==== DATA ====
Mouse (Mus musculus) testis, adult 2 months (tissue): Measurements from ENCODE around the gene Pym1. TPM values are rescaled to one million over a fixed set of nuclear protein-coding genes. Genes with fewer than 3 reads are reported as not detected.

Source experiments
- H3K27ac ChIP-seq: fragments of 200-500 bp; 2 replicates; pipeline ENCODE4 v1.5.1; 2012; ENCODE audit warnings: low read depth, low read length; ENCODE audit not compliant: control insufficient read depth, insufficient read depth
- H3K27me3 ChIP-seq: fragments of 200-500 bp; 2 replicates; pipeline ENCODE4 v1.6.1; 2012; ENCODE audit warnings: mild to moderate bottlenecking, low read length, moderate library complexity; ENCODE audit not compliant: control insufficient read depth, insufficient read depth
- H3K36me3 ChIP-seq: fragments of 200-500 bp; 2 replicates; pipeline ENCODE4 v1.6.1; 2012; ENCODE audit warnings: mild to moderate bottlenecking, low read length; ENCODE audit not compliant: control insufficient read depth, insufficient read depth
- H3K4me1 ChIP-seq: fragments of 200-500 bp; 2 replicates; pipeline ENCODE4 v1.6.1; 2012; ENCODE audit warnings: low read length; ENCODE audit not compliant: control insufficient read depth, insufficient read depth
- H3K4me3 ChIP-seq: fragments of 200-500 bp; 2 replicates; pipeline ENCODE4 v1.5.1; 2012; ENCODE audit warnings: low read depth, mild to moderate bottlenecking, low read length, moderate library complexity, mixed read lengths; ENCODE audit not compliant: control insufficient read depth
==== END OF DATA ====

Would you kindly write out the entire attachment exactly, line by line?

Mouse (Mus musculus) testis, adult 2 months (tissue): Measurements from ENCODE around the gene Pym1. TPM values are rescaled to one million over a fixed set of nuclear protein-coding genes. Genes with fewer than 3 reads are reported as not detected.

Source experiments
- H3K27ac ChIP-seq: fragments of 200-500 bp; 2 replicates; pipeline ENCODE4 v1.5.1; 2012; ENCODE audit warnings: low read depth, low read length; ENCODE audit not compliant: control insufficient read depth, insufficient read depth
- H3K27me3 ChIP-seq: fragments of 200-500 bp; 2 replicates; pipeline ENCODE4 v1.6.1; 2012; ENCODE audit warnings: mild to moderate bottlenecking, low read length, moderate library complexity; ENCODE audit not compliant: control insufficient read depth, insufficient read depth
- H3K36me3 ChIP-seq: fragments of 200-500 bp; 2 replicates; pipeline ENCODE4 v1.6.1; 2012; ENCODE audit warnings: mild to moderate bottlenecking, low read length; ENCODE audit not compliant: control insufficient read depth, insufficient read depth
- H3K4me1 ChIP-seq: fragments of 200-500 bp; 2 replicates; pipeline ENCODE4 v1.6.1; 2012; ENCODE audit warnings: low read length; ENCODE audit not compliant: control insufficient read depth, insufficient read depth
- H3K4me3 ChIP-seq: fragments of 200-500 bp; 2 replicates; pipeline ENCODE4 v1.5.1; 2012; ENCODE audit warnings: low read depth, mild to moderate bottlenecking, low read length, moderate library complexity, mixed read lengths; ENCODE audit not compliant: control insufficient read depth